Dwight Hopkins at The Immanent Frame has posted a great article detailing the differences between Barak Obama and Rev. Jeremiah Wright, and why their parting of ways was inevitable. Here are a few excerpts:

Barack Obama is white and black and immigrant and multicultural. His mother and his grandparents hail from a white, heartland America and semi-rural America. Growing up with a white mother and white grandparents, Obama caught a glimpse of how many white citizens expect society and government to respond to their needs. Socialization processes in the U.S. (i.e., media, education, movies, power positions, etc.) produce white citizens who imagine whatever options they wish to choose in life. Not only can one envision different options, one can also decide to implement and, thus, realize those dreams. Despite his grandmother mentioning her fears of inner city black people, Obama grew up in a predominantly white environment that nurtured a view of government and American citizens as working together so each citizen could realize their desires. This perspective invites a career as a politician.

Obama also emerges from an immigrant sensibility. His father was from Kenya and immigrated to the U.S. to get a prestigious education. Barack Obama, Sr. did not come to America to find the American dream—get married, have children, and seek permanent residence and naturalized citizenship. Rather, he saw the U.S. as a place to obtain the best resources and then return back to his own home in Kenya. Senior Obama’s consciousness and history were not rooted in the black American story. Rather, his heart and priority were at home in Kenya.

In contrast, Jeremiah A. Wright, Jr. hails from inner city Philadelphia and from a black family that traces parts of its roots back to Virginia and the slavery era. And Wright is a third generation black preacher.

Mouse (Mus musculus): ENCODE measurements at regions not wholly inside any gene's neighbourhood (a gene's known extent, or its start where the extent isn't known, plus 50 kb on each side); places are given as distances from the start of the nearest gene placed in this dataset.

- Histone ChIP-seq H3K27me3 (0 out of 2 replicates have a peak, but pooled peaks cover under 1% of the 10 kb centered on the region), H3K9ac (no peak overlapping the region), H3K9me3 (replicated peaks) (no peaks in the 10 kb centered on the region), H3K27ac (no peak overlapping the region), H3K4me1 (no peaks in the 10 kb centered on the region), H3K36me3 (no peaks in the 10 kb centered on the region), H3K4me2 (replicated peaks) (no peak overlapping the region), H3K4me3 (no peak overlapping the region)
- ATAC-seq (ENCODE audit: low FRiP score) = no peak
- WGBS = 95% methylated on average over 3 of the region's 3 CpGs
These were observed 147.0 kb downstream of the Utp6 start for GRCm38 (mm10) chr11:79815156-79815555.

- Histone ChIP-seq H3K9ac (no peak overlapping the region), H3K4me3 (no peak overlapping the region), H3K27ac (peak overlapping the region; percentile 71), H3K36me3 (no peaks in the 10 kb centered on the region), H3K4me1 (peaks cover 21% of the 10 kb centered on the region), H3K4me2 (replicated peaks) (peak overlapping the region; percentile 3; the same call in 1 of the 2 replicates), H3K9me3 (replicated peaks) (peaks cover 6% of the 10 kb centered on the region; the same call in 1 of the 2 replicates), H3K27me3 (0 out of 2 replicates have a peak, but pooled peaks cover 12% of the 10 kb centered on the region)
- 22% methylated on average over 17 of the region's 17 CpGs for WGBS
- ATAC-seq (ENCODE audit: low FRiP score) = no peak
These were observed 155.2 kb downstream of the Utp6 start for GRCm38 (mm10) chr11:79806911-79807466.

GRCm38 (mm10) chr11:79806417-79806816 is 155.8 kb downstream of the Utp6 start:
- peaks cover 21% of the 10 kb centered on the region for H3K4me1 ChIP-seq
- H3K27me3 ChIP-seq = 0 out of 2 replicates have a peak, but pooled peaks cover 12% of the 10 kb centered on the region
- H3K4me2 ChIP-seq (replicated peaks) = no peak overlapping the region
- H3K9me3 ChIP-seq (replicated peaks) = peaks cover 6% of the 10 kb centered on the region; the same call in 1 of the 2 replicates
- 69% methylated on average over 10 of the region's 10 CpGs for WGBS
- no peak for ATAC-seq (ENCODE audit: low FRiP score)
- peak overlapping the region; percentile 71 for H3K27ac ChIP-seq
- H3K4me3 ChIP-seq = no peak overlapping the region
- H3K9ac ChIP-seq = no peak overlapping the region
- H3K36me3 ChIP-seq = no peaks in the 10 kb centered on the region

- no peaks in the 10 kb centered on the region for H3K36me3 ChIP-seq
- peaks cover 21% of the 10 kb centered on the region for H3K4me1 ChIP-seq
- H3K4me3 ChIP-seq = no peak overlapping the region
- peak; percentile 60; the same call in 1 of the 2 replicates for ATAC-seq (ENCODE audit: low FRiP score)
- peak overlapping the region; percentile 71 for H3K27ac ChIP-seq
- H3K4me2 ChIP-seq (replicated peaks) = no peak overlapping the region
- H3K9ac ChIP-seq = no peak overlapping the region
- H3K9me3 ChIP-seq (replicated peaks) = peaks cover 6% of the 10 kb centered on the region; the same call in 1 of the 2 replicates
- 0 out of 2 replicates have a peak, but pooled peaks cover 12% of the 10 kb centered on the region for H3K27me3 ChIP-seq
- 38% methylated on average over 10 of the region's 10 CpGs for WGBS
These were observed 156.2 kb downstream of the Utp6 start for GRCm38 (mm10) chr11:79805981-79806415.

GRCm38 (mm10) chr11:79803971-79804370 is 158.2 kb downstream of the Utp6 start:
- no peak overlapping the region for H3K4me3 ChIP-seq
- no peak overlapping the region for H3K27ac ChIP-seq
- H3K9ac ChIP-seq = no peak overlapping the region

Wright’s world was intensely racialized by the awareness of Africa’s contributions to humanity, his slavery history, northern racial discrimination, and the segregation he encountered when he went south for his B.A. degree. At the same time, he grew up in a loving household and city where blacks told folk tales, recounted the heroics of enslaved blacks, swayed with jazz rhythms, doo wop, and R&B, and played the dozens on ghetto street corners. Wright knew about other great black achievements such as the Harlem Renaissance, A. Phillip Randolph’s threat against FDR if the president didn’t integrate the armed services, Martin Luther King, Jr. and Malcolm X.

Wright emerged out of a specific lineage of black preaching. His father was a big name Baptist preacher in Philadelphia and he, too, was a son of a Baptist preacher. Thus Jeremiah Wright, Jr. symbolizes three generations of the prophetic wing of the black church, one where Christianity is empty rhetoric if not linked to social justice and occasional prophetic denunciation of the powerful.

Wright and Obama—the preacher and the politician, race and multiculturalism—have different parental, geographic, historical, and personal experiences. Yet both agree on the Bible as being partial to the poor. Both agree on church function as organizing justice.

Wright is deeply connected to a segregated black community and the importance of its voice and its ability to obtain resources for living. From that particularity, he bridges into conversation and coalition with all of America. In contrast, Obama begins with a vision for all of America. From that perspective, blacks are simply one strand among many in a larger narrative about whites and blacks (as well as yellows, browns, and reds) being their brothers’ and sisters’ keepers.

Go read the whole thing and let me know what you think.